WordPress 5.6 is set to include a new default theme, Twenty Twenty-One, designed to give users a blank canvas for the block editor. The theme doesn’t fall under any particular category and is meant to be suitable for use across different types of websites. One new feature that has very recently come under consideration is support for a dark mode that can be toggled on or off.

Contributors have raised the possibility of including a dark mode in several issues while the theme has been in development. Mel Choyce, who is leading the design on the default theme, published a summary of the team’s recent discussions about which options the theme should make available for site owners and viewers in support of dark mode, or if the feature should simply be scrapped.

“We’ve built in a Customizer setting that lets site owners opt their sites out of supporting Dark Mode, for greater design control,” Choyce said. “Additionally, we’re considering adding a front-end toggle so site viewers can turn Dark Mode on/off, regardless of their OS/Browser preference. This setting would only show if a site allows Dark Mode support.”

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Choyce outlined five different combinations of options for supporting it, including two options that allow site owners to disable it, regardless of the user’s selection in their OS/browser. Two other options require the site to support dark mode but differ in whether or not the visitor is allowed to toggle it on or off.

Dark mode was a late addition to the default theme’s development. Choyce said the idea seems like a good opportunity to explore but ideally the team would have intentionally designed the feature before development started.

In the comments of the post, contributors are discussing the many intricacies of adding this feature to a theme that will be on by default for new WordPress sites. A few commenters noted there might be issues and surprises with logos and transparent images. For this reason, several made the case for shipping it as an opt-in feature and not on by default.

Others did not see the need for users to be able to toggle dark mode on/off for individual websites when they already have controls available through their system or browser preferences.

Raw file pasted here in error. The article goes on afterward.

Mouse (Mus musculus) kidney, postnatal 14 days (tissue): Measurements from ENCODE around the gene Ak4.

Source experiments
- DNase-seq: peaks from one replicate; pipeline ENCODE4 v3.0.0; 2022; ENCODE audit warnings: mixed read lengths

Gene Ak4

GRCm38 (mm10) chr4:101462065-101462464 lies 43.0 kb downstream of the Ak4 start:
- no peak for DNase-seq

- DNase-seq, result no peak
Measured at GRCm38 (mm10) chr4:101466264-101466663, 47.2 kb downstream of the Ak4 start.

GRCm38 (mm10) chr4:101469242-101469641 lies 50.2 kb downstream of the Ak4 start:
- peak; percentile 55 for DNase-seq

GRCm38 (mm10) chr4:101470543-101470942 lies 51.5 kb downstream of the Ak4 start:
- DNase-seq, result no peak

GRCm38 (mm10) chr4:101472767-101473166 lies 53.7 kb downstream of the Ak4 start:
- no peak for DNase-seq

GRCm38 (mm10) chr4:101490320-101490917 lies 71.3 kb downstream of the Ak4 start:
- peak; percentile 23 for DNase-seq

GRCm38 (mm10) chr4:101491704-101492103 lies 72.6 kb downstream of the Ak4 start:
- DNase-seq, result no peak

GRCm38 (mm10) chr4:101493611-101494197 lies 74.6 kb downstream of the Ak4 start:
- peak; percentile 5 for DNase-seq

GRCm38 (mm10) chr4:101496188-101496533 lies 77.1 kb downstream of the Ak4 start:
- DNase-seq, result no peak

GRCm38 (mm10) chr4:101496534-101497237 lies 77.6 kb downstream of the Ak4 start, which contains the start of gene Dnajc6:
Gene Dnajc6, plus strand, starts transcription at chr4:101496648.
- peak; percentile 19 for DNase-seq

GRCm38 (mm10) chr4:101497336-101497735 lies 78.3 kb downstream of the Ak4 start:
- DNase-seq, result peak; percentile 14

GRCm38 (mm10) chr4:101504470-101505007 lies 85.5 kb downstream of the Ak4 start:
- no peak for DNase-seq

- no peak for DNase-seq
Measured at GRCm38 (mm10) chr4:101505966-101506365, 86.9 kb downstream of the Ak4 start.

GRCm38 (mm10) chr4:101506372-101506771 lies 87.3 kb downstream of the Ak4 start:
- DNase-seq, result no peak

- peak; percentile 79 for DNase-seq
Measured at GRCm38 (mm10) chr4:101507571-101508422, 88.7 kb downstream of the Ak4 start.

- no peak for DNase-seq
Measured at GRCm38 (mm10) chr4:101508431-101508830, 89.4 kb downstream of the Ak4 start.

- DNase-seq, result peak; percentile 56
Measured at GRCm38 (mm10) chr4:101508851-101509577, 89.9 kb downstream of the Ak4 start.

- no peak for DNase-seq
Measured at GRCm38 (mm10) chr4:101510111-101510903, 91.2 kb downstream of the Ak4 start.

Kjell Reigstad contends that users’ expectations have not yet translated into demand for this feature.

“As much as I’m a fan of dark mode in general (I use it on all my devices and it definitely helps to reduce eye strain), I think the general public views it as ‘a thing that apps do’ — not something that websites do yet,” Reigstad said. “As mentioned above, this theme could be a step towards changing that perception, but the feature’s novelty is something to keep in mind.”

WordPress 5.6 core tech lead Helen Hou-Sandí suggested it might be better to develop the feature as a plugin, instead of pushing for it to be ready in a short time frame.

“My instinct right now is that it would be best to split dark mode for Twenty Twenty-One out into a plugin as a form of opt-in, primarily because I think that will both ease the burden for meeting the bar for core ship and also gives space for the feature to be iterated on outside of the core development cycle,” Hou-Sandí said. She also noted that users will be doing things with the theme that core contributors cannot anticipate and a plugin is an easier route for responding to those needs.

“By separating it out, I think it has a better chance of reaching a point where it encompasses enough by default to be a theme setting without too much futzing on the user’s part, or even enough of a thing to be a feature for all themes at large,” Hou-Sandí said.

Choyce and Carolina Nymark agreed with this suggestion and announced a decision in the WordPress Slack #core-themes channel this morning, based on feedback on the post.

“Carolina Nymark and I made the decision to move Dark Mode out into a plugin,” Choyce said. “This will allow us to better address all of the edge cases we’ve been encountering without slowing down the progress of bug fixing within the core theme.”

The plugin is being developed on GitHub where contributors will explore how to support the feature moving forward.

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